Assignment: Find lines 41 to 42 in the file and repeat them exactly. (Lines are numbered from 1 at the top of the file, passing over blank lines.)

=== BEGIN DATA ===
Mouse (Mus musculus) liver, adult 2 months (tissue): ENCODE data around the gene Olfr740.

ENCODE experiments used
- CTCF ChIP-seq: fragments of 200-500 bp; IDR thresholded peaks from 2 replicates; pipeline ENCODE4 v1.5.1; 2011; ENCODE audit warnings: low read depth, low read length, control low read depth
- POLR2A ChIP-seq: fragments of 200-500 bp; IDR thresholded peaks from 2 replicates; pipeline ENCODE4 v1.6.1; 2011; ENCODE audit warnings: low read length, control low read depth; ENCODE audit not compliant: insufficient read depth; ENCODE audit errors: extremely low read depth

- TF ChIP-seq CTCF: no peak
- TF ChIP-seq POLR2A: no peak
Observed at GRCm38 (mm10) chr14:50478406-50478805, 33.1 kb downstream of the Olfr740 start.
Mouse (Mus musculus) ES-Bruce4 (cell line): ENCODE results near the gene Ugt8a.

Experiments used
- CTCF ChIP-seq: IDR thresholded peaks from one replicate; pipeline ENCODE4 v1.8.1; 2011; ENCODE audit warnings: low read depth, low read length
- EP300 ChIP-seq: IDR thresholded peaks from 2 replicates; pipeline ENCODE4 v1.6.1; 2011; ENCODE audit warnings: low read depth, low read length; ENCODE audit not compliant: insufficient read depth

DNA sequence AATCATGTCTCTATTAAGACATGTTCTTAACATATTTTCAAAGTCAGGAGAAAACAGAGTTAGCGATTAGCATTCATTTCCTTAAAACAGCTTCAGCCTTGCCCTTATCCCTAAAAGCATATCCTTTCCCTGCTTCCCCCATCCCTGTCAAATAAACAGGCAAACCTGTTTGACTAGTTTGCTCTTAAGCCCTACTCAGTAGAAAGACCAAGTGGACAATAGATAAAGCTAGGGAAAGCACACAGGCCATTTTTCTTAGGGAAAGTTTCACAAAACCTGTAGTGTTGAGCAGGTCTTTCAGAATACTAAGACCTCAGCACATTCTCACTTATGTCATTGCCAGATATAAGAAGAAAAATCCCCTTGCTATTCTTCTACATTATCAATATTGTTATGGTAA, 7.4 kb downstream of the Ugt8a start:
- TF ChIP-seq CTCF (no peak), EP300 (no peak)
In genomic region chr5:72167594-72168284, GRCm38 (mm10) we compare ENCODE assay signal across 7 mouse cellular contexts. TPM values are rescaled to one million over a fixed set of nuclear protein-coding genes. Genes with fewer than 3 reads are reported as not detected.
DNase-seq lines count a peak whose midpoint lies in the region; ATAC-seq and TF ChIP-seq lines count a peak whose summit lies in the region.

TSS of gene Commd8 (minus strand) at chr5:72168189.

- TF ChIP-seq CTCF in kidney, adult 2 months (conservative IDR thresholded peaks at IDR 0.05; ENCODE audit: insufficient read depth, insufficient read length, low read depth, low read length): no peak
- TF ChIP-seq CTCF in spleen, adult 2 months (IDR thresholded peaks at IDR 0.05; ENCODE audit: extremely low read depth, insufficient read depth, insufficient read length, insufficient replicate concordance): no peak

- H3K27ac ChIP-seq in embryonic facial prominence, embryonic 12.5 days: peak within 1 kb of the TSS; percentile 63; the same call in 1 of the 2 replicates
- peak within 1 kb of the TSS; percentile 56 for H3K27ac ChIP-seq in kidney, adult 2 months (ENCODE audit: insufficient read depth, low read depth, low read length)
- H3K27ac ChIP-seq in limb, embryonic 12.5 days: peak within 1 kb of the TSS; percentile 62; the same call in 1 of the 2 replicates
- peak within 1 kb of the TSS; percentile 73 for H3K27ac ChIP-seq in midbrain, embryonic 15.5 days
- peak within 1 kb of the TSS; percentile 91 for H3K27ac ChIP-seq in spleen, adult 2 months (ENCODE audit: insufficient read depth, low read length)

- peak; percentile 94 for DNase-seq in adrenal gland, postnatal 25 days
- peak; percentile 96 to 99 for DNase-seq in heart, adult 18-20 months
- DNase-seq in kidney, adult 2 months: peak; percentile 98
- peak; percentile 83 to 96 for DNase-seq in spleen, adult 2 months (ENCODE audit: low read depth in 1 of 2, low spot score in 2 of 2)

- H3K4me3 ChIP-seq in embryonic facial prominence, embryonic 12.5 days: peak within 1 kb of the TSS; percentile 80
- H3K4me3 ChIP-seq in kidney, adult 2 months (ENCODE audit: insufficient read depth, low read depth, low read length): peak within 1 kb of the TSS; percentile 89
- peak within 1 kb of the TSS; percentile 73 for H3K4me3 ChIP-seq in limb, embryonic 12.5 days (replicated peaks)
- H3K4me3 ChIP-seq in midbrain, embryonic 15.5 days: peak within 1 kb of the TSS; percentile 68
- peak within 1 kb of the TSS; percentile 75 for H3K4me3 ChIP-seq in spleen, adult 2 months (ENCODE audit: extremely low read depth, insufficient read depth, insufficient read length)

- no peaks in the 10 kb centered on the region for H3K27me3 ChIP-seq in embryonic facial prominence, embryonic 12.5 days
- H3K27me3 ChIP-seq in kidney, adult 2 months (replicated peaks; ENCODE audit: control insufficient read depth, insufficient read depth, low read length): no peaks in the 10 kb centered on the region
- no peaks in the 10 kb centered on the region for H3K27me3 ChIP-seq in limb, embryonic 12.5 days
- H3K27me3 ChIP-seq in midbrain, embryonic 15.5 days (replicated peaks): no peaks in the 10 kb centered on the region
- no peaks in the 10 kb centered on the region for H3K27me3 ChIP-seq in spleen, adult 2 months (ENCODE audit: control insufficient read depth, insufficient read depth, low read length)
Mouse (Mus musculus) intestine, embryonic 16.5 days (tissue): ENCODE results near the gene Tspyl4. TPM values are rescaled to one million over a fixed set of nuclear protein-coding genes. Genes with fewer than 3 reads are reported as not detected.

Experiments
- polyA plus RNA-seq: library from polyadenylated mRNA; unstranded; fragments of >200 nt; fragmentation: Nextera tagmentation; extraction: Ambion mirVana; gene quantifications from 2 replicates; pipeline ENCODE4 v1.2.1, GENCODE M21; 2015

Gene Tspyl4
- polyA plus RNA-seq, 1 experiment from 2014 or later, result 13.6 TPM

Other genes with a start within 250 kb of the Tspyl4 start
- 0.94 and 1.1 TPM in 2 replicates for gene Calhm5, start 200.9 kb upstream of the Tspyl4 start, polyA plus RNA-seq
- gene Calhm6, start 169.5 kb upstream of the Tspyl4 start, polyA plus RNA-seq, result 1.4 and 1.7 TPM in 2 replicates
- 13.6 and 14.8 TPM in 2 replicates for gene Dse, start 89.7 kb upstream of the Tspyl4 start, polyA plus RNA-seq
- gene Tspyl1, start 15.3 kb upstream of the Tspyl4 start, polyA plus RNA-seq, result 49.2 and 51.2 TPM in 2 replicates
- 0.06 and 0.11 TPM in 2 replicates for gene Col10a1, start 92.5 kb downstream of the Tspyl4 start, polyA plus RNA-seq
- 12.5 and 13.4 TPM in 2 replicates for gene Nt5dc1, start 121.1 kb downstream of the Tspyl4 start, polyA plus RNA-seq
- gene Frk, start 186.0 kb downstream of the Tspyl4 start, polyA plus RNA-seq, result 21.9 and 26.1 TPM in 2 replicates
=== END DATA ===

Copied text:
Gene Tspyl4
- polyA plus RNA-seq, 1 experiment from 2014 or later, result 13.6 TPM